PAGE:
Author: Rhea Lewandoski R.D.
Cooking for one can be difficult, especially in recovery. Cooking for one requires you to be the main decision maker and head chef, this can be exhausting. However, we all know how important consistent and regular intake is for recovery from an eating disorder. I think it is important to remember that when cooking for one (or many for that matter) it does not have to be complicated.
Tips to make cooking for one simpler:
Keep convenient food as a staple ex. Always have a frozen easy meals on hand.
Keep your staple foods stocked.
Keep a list of easy go-to meals and snacks in your kitchen somewhere, this way you don’t have to put too much thought into it.
Plan some of your dinners out ahead of time so you know you have the groceries to make them.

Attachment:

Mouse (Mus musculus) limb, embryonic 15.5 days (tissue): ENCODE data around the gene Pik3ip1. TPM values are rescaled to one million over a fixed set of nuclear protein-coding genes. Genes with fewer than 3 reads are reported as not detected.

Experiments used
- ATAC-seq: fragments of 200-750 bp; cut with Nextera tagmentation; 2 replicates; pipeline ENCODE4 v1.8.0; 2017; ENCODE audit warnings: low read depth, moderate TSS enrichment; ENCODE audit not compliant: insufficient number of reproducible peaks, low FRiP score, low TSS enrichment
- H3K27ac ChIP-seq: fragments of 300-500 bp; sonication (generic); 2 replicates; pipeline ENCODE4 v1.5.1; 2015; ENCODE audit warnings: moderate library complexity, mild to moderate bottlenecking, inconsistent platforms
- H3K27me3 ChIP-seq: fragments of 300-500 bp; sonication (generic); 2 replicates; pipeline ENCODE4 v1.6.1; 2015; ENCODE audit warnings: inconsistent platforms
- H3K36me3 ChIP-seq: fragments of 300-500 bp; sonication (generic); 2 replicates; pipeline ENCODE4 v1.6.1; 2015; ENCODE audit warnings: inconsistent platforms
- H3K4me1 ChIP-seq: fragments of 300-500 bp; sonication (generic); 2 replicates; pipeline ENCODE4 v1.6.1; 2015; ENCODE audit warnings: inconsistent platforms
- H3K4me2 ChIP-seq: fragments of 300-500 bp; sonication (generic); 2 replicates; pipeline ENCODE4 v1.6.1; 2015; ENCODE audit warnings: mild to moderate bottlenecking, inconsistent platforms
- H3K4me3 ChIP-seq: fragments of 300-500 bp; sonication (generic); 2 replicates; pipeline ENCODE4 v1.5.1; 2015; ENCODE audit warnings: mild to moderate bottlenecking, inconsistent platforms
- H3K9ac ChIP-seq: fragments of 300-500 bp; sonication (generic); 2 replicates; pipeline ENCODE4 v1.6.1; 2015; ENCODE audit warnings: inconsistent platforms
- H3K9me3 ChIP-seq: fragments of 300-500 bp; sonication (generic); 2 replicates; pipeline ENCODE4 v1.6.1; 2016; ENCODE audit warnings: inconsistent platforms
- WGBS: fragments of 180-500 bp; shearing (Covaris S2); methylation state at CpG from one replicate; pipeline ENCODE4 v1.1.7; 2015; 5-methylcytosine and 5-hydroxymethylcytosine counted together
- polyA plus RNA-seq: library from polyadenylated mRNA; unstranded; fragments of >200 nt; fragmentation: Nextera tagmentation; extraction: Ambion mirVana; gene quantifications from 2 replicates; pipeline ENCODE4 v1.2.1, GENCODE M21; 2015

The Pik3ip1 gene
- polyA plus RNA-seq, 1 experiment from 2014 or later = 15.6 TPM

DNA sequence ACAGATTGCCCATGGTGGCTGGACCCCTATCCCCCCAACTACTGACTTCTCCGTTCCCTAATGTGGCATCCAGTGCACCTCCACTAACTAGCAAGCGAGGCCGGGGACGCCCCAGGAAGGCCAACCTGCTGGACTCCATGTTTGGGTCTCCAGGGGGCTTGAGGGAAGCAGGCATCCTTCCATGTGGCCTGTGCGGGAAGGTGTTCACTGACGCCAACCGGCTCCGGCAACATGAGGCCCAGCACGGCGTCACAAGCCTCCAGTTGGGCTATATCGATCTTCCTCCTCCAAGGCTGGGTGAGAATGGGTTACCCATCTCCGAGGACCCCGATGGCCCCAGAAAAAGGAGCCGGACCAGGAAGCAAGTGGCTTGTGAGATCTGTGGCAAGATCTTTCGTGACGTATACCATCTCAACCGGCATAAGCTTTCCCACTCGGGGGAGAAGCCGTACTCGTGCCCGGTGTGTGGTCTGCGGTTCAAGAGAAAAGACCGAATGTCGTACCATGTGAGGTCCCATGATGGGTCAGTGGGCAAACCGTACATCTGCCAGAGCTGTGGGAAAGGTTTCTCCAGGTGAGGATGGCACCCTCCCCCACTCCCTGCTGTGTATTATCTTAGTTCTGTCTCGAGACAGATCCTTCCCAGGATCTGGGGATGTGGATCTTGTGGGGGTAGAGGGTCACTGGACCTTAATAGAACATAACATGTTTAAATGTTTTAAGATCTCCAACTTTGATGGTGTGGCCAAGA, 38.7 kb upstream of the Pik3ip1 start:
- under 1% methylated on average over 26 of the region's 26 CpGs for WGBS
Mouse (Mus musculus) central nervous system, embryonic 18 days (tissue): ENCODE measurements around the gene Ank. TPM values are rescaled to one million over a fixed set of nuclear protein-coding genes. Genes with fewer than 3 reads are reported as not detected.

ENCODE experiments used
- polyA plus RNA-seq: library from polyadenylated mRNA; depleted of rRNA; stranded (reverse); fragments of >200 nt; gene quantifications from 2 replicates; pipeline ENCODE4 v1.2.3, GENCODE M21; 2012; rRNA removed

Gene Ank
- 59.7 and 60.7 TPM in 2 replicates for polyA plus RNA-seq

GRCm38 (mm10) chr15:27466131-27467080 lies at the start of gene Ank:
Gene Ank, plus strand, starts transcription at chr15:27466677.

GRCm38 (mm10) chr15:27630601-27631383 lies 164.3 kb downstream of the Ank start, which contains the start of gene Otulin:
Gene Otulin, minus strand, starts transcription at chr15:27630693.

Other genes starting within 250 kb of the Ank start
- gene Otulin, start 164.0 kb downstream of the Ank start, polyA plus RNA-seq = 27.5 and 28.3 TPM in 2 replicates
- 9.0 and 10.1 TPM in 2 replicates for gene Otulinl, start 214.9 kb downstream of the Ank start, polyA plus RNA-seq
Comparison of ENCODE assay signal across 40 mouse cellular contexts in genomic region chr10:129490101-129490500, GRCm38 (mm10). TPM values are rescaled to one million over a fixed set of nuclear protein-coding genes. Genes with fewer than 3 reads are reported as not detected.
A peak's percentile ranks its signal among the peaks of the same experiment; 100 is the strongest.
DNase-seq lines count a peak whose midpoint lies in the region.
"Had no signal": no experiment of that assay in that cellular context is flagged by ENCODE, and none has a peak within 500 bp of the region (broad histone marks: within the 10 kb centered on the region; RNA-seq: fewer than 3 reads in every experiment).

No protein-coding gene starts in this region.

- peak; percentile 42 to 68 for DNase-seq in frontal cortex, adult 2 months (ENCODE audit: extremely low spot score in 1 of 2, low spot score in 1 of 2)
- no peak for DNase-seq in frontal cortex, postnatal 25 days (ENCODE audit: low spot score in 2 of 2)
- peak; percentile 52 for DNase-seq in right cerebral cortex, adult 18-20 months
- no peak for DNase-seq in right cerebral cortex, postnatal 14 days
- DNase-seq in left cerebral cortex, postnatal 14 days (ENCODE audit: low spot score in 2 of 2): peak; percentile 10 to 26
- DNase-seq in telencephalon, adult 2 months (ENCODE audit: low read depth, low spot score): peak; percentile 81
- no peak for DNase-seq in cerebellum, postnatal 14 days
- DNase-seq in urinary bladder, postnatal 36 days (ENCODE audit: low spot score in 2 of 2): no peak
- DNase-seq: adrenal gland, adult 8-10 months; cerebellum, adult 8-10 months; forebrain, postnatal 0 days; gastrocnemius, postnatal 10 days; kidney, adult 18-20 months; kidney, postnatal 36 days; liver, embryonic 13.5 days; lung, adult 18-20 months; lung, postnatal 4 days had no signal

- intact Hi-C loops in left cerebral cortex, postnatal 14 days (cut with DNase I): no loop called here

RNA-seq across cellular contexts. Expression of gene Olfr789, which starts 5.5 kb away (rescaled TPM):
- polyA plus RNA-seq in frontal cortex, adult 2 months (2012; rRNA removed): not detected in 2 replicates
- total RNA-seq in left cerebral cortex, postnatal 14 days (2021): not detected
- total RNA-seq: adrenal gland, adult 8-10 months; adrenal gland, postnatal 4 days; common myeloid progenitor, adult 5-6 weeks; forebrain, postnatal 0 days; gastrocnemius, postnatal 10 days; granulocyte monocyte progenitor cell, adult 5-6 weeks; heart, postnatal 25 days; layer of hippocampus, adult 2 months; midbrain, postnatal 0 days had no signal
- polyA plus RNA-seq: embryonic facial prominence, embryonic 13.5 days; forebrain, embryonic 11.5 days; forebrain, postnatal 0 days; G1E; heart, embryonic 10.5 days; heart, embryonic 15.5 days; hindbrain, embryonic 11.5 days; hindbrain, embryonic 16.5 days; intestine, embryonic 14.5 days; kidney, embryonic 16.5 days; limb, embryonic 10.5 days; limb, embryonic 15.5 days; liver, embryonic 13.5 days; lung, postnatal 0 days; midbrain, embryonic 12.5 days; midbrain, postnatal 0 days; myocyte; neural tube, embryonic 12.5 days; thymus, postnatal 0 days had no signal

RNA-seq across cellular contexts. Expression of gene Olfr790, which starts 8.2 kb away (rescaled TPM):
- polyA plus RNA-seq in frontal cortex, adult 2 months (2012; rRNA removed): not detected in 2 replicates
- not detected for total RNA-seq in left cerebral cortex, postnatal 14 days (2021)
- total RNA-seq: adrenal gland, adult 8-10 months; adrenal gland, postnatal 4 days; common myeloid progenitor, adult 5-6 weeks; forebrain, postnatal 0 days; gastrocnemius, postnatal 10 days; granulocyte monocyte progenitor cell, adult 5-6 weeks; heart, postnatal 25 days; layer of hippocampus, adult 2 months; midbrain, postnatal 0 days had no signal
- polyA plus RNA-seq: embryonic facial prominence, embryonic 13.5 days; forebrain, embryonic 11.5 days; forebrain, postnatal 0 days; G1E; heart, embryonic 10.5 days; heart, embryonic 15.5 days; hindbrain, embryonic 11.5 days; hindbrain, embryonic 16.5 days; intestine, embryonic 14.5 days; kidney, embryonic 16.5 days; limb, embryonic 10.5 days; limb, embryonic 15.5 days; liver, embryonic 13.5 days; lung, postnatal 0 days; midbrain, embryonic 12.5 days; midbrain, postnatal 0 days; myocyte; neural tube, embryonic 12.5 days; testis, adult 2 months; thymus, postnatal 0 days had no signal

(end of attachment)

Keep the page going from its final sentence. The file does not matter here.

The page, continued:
Trying new meals can increase your willingness to cook for yourself.
Make sure you include foods you truly enjoy.
Plan for leftovers – especially freezer friendly leftovers.
Purchase premade items that you can add to i.e pizza dough, soups, salads, rotisserie chicken.
Buy your dry goods in bulk if you have the storage for it, this can help to ensure you always have them around.
Order a meal service.
Meals ideas can be used at any time of the day (i.e. “Breakfast food” can be dinner).
Quick and Easy Meals:
Eggs, toast, and orange juice
Pre-made waffles or pancakes with fruit and yogurt
Muffin, cheese, and fruit
Yogurt, fruit, and granola
Pre-made smoothies and toast
Pre-made egg cups with toast
Lunch mains (add sides of choosing):
PB and J with banana sandwich
Macaroni and cheese with tuna and peas
Canned soup with grilled cheese or toast
Cereal and milk
Salad with grain and protein
Tuna or egg salad sandwich
Wrap with leftover meat + fillings
Dinner mains (add sides of choosing)
Pasta, purchased tomato sauce, meat of choice
Stew or soup in the crockpot
Canned Soup and sandwich
Rice bowls (protein of choice with raw veggies and sauce)
Sheet pan meals
Pre seasoned skewers and rice
Breakfast for dinner
Fried rice with egg